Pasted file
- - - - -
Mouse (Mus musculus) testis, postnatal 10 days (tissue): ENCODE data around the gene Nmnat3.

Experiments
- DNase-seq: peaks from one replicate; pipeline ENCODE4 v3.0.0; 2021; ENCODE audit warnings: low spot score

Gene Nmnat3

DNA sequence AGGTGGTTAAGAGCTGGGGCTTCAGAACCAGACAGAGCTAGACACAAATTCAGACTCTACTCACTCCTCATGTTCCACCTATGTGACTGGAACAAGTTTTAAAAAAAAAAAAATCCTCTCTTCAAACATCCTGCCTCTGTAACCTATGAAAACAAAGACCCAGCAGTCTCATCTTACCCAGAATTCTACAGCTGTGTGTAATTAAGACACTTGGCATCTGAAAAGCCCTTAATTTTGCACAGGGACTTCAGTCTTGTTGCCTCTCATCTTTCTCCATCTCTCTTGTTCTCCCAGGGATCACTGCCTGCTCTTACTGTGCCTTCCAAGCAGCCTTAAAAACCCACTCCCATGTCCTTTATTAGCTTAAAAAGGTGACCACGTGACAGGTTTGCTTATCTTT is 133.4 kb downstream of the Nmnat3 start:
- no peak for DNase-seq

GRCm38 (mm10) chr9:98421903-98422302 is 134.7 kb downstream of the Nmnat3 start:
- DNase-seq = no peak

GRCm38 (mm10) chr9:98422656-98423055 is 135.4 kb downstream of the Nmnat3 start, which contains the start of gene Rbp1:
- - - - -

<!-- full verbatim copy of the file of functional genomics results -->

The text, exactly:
Mouse (Mus musculus) testis, postnatal 10 days (tissue): ENCODE data around the gene Nmnat3.

Experiments
- DNase-seq: peaks from one replicate; pipeline ENCODE4 v3.0.0; 2021; ENCODE audit warnings: low spot score

Gene Nmnat3

DNA sequence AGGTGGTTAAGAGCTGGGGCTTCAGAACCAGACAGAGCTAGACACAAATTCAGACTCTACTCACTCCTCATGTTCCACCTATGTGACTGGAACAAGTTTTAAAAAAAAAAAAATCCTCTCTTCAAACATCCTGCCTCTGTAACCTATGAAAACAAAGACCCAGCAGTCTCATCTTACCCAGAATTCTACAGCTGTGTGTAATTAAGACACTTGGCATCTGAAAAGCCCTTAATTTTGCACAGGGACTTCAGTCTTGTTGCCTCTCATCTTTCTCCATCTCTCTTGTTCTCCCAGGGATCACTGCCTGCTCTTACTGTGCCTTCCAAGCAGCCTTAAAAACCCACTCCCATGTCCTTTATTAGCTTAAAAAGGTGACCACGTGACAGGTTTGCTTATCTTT is 133.4 kb downstream of the Nmnat3 start:
- no peak for DNase-seq

GRCm38 (mm10) chr9:98421903-98422302 is 134.7 kb downstream of the Nmnat3 start:
- DNase-seq = no peak

GRCm38 (mm10) chr9:98422656-98423055 is 135.4 kb downstream of the Nmnat3 start, which contains the start of gene Rbp1: